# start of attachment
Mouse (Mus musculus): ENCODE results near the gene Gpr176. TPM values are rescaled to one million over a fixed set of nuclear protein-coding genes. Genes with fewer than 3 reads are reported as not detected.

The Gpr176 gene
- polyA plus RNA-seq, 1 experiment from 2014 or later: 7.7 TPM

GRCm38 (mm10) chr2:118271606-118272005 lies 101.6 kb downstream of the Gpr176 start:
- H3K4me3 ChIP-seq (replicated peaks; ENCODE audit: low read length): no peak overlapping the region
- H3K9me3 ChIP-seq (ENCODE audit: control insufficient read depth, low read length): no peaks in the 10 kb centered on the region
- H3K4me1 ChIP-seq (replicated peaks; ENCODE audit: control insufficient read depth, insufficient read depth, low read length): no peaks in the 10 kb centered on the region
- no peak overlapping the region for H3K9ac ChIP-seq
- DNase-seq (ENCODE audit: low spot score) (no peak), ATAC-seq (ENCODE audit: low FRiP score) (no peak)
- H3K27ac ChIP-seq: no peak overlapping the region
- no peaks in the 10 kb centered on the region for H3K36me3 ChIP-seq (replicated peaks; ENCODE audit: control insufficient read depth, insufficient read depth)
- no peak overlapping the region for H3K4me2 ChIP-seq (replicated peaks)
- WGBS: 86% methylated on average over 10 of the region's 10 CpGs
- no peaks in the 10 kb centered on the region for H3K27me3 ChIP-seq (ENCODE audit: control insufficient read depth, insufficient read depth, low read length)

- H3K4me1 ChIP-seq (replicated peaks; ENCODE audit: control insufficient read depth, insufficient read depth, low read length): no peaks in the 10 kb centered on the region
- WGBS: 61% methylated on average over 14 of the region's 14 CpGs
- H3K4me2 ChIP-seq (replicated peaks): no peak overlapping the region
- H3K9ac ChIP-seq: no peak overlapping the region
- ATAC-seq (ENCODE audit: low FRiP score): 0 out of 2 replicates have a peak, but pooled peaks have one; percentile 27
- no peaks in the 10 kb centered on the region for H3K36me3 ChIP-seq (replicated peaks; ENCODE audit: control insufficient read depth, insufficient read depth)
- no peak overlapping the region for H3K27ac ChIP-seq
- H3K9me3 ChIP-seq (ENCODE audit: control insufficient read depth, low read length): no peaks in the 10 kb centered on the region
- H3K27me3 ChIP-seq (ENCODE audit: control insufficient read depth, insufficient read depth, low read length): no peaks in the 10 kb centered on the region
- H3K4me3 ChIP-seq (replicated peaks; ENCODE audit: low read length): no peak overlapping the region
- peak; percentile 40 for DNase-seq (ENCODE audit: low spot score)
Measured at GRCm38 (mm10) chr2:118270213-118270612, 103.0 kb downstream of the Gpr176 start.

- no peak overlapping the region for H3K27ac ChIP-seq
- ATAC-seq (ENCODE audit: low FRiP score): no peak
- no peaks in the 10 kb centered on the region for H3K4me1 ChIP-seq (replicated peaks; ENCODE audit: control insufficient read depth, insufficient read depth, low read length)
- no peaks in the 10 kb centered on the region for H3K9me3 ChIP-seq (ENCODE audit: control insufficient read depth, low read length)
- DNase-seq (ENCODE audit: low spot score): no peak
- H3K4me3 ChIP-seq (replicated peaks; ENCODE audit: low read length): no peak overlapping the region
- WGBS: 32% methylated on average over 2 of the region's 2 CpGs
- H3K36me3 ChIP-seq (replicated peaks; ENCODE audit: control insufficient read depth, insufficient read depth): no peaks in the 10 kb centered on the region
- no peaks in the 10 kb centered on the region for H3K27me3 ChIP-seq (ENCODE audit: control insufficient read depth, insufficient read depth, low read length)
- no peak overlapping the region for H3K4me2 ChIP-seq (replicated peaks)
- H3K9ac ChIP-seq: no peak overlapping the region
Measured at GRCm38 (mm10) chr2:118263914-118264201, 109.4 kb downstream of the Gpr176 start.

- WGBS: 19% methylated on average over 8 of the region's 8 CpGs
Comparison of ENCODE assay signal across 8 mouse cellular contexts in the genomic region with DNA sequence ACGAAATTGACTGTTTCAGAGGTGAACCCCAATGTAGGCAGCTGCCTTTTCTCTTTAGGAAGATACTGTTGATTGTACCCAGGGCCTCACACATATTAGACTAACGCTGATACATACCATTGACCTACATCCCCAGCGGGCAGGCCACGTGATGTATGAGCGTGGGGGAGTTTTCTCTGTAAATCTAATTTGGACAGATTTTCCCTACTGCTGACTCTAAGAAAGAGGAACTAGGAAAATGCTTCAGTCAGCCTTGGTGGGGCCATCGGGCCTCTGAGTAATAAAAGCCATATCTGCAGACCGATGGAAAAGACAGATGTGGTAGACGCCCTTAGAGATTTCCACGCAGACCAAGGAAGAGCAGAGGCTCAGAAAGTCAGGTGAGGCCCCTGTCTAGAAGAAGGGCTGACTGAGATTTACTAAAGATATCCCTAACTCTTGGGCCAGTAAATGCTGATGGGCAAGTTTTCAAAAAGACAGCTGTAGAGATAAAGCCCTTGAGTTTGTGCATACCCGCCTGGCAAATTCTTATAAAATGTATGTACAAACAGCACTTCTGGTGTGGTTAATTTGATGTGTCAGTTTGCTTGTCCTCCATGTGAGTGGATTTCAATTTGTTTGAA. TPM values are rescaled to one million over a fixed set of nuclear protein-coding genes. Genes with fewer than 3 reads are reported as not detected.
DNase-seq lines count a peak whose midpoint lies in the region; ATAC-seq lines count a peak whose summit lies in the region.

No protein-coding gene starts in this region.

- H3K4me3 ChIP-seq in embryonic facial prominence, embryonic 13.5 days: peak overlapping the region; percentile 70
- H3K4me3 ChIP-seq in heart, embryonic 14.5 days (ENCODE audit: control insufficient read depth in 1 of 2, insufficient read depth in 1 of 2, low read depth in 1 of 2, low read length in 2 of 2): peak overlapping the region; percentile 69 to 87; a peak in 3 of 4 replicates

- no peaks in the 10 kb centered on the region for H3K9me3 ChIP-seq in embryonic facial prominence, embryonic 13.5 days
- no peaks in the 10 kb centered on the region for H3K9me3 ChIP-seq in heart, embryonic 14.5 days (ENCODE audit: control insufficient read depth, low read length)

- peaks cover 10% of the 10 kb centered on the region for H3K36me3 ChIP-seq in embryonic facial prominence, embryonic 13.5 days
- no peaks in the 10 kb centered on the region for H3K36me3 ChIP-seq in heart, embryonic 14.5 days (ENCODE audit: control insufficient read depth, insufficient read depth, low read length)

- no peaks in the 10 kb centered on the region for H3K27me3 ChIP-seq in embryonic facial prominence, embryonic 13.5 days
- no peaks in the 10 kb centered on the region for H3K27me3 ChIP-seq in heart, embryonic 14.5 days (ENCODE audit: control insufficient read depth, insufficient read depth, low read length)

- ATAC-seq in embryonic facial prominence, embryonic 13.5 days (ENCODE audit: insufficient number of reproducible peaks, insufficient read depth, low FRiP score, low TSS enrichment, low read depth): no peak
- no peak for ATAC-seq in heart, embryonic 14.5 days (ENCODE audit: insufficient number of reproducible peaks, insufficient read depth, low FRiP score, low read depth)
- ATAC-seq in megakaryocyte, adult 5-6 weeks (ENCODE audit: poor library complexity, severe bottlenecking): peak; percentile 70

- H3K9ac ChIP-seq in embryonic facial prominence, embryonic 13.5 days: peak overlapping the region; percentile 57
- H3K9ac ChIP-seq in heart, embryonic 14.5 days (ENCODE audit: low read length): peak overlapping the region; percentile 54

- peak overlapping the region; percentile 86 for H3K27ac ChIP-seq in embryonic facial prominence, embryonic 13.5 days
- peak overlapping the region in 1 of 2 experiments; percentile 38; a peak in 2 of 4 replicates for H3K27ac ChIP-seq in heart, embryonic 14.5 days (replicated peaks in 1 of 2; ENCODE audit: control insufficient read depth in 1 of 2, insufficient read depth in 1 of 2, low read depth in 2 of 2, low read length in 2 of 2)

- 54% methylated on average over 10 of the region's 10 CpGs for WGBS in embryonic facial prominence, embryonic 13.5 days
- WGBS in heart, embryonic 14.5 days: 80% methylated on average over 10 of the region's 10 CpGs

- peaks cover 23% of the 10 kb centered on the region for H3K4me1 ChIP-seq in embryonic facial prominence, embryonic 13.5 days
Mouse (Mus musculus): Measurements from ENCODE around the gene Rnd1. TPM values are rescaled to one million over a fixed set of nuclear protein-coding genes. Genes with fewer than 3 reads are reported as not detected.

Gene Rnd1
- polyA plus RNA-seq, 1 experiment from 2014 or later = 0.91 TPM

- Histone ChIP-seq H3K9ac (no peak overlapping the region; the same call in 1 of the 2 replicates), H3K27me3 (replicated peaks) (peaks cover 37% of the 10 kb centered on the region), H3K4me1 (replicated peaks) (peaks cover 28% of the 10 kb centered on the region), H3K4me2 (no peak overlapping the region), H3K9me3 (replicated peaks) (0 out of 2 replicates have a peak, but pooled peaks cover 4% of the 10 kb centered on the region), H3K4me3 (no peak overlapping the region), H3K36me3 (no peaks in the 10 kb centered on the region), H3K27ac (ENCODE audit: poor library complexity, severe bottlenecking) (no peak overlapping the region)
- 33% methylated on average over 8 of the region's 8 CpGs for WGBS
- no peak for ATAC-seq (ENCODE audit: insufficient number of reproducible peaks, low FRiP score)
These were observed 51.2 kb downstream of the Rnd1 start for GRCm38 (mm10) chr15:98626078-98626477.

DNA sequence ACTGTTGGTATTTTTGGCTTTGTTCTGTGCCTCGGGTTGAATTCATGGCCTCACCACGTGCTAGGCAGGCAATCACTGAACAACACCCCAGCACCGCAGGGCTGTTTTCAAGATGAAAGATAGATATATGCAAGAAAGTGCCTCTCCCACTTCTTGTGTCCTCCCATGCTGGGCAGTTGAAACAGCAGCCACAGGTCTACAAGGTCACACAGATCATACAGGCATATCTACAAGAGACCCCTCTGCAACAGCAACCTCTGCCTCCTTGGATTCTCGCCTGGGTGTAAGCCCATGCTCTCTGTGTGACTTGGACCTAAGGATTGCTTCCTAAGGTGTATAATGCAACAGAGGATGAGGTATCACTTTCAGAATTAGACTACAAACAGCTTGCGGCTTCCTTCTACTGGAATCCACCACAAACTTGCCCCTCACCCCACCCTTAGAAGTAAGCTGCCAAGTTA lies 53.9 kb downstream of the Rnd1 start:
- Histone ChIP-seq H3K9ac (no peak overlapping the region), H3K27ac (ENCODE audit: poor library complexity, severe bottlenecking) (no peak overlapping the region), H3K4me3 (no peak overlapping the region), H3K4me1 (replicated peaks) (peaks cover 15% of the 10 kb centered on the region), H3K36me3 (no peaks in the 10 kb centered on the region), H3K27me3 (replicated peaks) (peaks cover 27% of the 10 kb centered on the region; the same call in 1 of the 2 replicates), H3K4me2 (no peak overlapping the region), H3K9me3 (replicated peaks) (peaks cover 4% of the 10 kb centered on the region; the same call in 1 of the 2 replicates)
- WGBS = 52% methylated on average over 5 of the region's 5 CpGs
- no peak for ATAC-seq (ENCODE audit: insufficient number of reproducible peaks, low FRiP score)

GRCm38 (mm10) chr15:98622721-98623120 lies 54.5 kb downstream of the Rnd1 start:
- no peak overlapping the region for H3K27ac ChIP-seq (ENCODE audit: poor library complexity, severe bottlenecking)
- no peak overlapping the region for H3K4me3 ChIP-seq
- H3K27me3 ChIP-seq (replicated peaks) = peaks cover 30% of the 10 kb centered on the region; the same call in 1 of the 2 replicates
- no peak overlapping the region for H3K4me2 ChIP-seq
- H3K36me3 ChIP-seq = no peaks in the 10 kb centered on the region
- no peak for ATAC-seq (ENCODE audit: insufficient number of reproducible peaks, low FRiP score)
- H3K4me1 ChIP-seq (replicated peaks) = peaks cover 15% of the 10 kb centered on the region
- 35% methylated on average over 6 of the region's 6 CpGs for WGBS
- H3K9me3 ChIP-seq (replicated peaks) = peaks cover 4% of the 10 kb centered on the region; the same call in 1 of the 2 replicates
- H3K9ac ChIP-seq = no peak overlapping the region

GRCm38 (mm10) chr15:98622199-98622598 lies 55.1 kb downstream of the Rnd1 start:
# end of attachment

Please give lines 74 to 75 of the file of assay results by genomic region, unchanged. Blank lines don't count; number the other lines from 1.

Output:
- no peak overlapping the region for H3K4me3 ChIP-seq
- H3K27me3 ChIP-seq (replicated peaks) = peaks cover 30% of the 10 kb centered on the region; the same call in 1 of the 2 replicates